I don't think of myself as a beginner gardener, but this really blew me away and I'm wondering if I missed something when I WAS a beginner! I have some great looking lettuce that I planted late last Summer and harvested from through the Fall. Fortunately it over-wintered without any aid from me and has grown a ton since it started warming up again. I tasted some today and it was sweet - like there was an immediately noticeable sugary flavor! I always took "sweet" to simply mean "not bitter" in reference to greens. I've grown lettuce for several years, including in Fall for Winter harvest, and never had this before. These same plants didn't even taste like this last Fall. Can anyone tell me how I managed this lol? I couldn't figure out the right search terms to find anything useful on Google. It sure is something I'd like to repeat! Thanks for any info!
My favorite Brussels sprouts are the ones in which I literally have to take a shovel and dig them out of the deep snow which is completely coving those 3 foot stalks of incredibly sweet deliciousness. The sprouts are so different and sugary sweet and clean tasting. Winter gardening is my favorite season to garden because the veggies that can and do grow or survive the cold are transformed and very different from their Spring, Summer, and Fall characteristics. All are sweeter and cleaner and incredible.
The bitter cold can be very sweet as it transforms sugars. We gather tree sap at the end of winter/ start of spring for a reason. The sugars have been transformed by winter and are ready to reward us. So I see the correlation in plants and trees.
There are a lot of misconceptions about winter. When I was a kid, I couldn’t wait for the warm weather, when the bass would start biting again. Boy was that wrong, I have since fished bass tournaments in the snow (December and January) and caught tons of bass in the freezing bitter cold. I dug my first Brussels Sprouts out of the snow in the winter of 1979 and have been a fan of winter veggies ever since. Winter is an incredible time for nature and most folks miss it.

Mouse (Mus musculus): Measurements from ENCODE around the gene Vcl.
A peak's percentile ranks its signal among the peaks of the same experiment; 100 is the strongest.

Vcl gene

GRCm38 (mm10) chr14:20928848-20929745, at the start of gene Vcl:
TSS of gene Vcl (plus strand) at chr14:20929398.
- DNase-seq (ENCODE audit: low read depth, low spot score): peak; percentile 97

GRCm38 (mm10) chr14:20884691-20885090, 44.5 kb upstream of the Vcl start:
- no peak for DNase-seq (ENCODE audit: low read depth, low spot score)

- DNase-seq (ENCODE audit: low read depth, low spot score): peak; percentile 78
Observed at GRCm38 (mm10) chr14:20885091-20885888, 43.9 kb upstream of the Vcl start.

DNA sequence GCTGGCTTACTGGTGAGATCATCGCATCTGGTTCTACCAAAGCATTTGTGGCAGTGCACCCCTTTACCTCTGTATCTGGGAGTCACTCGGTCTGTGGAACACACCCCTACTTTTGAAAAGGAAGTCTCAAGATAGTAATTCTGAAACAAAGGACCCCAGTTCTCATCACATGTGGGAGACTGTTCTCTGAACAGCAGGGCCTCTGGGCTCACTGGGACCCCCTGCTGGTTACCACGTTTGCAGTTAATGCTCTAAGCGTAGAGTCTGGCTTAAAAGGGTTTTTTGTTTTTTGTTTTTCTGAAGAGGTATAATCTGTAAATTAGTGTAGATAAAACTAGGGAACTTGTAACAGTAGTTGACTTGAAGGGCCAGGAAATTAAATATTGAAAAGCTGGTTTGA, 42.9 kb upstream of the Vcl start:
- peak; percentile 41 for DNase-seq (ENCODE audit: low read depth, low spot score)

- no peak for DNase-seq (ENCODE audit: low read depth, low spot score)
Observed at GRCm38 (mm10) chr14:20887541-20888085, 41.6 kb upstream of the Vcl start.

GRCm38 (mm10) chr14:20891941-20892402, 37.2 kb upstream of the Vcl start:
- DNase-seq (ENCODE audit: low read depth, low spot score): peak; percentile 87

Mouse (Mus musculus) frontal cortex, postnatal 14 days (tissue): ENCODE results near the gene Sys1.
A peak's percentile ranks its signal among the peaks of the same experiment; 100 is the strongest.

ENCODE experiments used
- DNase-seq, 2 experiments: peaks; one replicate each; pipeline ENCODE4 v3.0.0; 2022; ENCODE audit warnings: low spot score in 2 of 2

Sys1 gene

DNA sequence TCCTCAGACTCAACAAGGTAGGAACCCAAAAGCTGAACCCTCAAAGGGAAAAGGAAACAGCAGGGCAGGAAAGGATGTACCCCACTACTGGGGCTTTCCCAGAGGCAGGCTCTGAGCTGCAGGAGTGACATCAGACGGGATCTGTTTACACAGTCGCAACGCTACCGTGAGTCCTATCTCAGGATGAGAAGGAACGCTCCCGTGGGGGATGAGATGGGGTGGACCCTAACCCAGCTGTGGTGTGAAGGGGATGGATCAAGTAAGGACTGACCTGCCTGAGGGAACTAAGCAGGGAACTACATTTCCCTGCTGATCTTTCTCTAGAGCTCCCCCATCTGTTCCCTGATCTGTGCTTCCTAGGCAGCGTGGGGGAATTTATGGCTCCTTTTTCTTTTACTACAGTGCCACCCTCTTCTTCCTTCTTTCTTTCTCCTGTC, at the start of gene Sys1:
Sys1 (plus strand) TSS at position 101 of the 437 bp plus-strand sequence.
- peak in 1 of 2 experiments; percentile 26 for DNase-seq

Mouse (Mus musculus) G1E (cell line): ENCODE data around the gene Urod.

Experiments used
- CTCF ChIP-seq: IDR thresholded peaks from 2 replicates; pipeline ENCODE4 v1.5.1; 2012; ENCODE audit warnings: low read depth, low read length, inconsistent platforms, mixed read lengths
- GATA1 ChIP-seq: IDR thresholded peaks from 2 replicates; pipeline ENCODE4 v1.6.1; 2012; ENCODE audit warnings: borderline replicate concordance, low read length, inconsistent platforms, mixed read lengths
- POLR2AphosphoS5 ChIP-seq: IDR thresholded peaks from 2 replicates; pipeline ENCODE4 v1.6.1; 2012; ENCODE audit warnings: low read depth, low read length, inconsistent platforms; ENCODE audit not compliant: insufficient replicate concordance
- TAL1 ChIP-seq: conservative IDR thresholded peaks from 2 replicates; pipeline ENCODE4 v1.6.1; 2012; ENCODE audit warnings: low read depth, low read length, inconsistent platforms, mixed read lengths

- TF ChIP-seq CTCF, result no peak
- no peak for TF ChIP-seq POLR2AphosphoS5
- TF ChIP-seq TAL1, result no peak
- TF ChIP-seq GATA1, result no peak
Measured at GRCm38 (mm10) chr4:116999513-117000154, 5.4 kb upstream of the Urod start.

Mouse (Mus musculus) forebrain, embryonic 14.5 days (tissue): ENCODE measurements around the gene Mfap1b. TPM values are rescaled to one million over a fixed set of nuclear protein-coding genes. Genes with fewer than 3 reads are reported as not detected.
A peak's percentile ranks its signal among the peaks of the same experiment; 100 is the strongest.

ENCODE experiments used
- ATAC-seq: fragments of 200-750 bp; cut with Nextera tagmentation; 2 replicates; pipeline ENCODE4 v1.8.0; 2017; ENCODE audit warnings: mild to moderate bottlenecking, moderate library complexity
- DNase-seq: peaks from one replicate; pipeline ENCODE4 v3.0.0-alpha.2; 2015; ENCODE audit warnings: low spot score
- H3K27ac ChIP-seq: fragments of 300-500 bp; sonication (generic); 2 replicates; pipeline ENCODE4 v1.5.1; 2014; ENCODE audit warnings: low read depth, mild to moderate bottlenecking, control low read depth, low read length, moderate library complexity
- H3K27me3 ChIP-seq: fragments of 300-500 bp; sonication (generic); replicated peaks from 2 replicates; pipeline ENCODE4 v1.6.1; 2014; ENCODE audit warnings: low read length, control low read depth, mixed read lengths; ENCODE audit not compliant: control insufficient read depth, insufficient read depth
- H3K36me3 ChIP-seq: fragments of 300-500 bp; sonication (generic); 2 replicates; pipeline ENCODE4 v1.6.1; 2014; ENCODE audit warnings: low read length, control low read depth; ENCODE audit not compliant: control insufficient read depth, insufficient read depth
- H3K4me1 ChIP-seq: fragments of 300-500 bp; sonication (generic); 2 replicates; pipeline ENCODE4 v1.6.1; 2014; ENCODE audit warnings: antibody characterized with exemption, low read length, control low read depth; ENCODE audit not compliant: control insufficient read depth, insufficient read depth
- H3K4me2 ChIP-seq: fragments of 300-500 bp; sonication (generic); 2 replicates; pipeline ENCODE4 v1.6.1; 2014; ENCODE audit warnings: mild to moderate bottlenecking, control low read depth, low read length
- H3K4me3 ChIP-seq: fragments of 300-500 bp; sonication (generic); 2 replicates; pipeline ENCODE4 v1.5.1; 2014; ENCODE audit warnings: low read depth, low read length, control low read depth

When I was a kid on the farm, the late harvest apples were ready to pick just as the weather turned cold. Sometime the apples were still on the trees when we got a frost. And if that happened, then I would get very excited because that meant there were sugar cores to be eaten. Not all, but some of those apple that were hit with frost would transform inside at the center of the apple, all around the core would load up with sugar and become as clear as glass. When you bit into it, it was like eating honeycomb. The clear glass center was a solid clear clean apple flavored syrup that was the most phenomenal apple you couldn’t possibly imagine (you had to have eaten one to fully grasp them). I’m not even coming close to describing how incredible they were. I would eat apple after apple after apple, every once in awhile, rewarded with a sugar core. I wouldn’t stop until I couldn’t take another bite, but a few hours later, I was back to eating apples.
You can easily repeat what you just did Mike. And you can have fun applying that same technique to all sorts of veggies. And if you didn’t think much of winter gardens prior to this, well that just changed. And you are likely to get a little giddy when you start going into winter from now on. Magic happens in the winter garden and it is very sweet when it does.
Don't count your weasels before they've popped. And now for a mulberry bush related tiny ad: